Numerous cultures came to value Ivory tusks as quality material in art and manufacturing. People have also linked certain health advantages to its organic composition. Unfortunately, such a market trend proved to be detrimental to the well-being of different populations of animals such as hippopotamus, mammoth, narwhal or walrus. However, the ivory trade affected African and Asian elephants most by far. Researchers observed that the smart animals adapted their daily routine to escape from the greedy hands of poachers.
Researchers Tracked Elephant and Poacher Activity in Real Time
Usually, elephants like many other types of herds are extremely strict when it comes to their routine. They used to look for food in broad daylight and use the benefit of bright light to migrate. For rest times, they take advantage of the cover of darkness to sleep a few hours while still standing on their feet.
However, researchers started noticing sudden shifts in elephants’ behavior. This event coincided with the rise of global trade in ivory. This perpetual hunt for their tusk led them to praise nocturnal behavior better. Therefore, the giant mammals are now traveling under the protection of the night. During daytime, they rest in hiding places.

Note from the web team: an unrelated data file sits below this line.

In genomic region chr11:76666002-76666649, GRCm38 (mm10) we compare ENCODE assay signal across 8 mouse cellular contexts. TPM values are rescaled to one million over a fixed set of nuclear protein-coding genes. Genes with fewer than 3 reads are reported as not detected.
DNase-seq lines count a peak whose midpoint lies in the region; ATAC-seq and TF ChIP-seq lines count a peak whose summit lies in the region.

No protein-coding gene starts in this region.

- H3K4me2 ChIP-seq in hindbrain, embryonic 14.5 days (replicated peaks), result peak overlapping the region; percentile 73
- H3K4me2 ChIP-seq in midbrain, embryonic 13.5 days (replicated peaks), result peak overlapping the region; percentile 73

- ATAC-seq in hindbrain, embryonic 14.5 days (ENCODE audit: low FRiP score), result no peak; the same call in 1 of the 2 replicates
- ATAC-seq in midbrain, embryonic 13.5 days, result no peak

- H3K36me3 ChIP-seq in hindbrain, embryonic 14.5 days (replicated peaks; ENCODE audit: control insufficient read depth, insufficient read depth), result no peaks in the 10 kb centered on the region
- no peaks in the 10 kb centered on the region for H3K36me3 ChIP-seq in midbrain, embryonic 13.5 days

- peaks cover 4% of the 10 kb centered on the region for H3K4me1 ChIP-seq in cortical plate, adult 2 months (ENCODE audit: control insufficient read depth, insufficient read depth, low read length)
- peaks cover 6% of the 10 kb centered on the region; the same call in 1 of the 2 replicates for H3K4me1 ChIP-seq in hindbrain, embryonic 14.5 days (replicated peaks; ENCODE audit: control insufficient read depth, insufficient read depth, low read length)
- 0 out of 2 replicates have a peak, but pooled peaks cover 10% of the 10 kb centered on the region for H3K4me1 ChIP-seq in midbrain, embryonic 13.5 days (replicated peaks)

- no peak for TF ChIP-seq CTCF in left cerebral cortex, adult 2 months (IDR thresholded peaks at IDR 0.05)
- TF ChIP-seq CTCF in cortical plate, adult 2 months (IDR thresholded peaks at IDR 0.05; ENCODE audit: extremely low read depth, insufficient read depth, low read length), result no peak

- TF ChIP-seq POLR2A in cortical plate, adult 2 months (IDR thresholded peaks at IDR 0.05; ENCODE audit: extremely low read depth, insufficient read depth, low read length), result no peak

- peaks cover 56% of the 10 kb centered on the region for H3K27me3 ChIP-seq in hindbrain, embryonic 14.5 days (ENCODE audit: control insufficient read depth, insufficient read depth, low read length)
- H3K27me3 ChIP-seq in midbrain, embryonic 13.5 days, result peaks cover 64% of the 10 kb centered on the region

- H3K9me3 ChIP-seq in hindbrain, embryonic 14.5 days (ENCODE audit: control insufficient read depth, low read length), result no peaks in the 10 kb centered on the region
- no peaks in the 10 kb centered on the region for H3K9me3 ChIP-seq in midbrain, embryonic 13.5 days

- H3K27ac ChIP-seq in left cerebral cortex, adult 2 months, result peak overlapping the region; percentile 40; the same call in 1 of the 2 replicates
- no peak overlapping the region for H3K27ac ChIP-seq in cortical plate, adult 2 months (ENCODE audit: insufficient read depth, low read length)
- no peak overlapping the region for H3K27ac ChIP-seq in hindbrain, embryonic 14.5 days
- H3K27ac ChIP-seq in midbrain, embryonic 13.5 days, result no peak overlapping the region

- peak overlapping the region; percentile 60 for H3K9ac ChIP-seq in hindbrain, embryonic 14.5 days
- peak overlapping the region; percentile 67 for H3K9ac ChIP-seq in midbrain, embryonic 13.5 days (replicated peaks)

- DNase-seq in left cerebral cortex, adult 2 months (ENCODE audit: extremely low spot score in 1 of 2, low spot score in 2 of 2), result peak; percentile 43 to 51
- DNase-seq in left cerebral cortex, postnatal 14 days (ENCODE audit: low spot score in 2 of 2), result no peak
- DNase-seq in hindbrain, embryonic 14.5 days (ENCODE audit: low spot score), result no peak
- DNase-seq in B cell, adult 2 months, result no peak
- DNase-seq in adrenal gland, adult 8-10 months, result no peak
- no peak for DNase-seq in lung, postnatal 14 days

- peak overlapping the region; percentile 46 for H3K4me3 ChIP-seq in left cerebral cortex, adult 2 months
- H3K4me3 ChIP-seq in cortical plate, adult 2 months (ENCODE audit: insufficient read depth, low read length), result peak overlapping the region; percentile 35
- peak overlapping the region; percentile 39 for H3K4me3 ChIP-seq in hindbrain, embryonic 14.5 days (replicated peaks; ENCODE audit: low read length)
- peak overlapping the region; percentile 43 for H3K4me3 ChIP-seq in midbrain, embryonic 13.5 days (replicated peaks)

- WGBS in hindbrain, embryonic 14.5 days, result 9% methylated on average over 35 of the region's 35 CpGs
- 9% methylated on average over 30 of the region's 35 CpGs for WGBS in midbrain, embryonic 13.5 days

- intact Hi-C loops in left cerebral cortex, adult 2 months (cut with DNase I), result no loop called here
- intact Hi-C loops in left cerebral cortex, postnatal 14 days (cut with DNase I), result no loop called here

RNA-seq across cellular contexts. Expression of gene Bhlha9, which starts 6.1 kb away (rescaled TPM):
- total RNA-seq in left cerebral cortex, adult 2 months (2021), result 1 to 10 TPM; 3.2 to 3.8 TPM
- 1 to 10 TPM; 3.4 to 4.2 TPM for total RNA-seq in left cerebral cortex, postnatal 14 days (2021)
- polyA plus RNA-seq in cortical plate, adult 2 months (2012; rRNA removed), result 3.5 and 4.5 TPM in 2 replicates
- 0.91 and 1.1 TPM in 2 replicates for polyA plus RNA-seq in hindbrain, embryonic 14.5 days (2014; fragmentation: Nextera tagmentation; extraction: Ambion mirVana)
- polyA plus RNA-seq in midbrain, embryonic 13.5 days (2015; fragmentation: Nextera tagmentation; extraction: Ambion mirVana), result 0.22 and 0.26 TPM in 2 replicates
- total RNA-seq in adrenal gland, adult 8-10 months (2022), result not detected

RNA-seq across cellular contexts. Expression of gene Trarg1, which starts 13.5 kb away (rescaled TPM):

Festus Ihwagi is yet to publish his study. Nonetheless, he announced some pretty insightful findings. The researcher at the University of Twente in the Netherlands tracked down 50 members of a herd through GPS devices for ten years starting with 2002.
The study covered the entire period of the poaching crisis. He collaborated with NGO Save the Elephants and Kenya Wildlife Service which helped him monitor every move of 28 females and 32 males around the Laikipia-Samburu environment.
Researchers kept track of when exactly elephants migrated the most in 24 hours. Another set of data was withdrawn from the Illegal Killing of Elephant database and regarded poachers’ highly active hours during the day and night.
The Ivory Trade Led Elephants to Turn into Nocturnal Mammals
This is how they found out that poachers still preferred to start their illegal activities during the day. On the other hand, GPS trackers signaled how elephants started to increase their nocturnal migration. This way, elephants showed that they fear humans more than any other predators.
Their adapted behavior might save elephants from poachers, but they face greater threats at night. Lions and hyenas have excellent night time vision that makes it easy for them to hunt young calves as they are not hiding at night any longer. In the past decade, the ivory trade reduced the elephant populations from 415,000 members to only 111,000.
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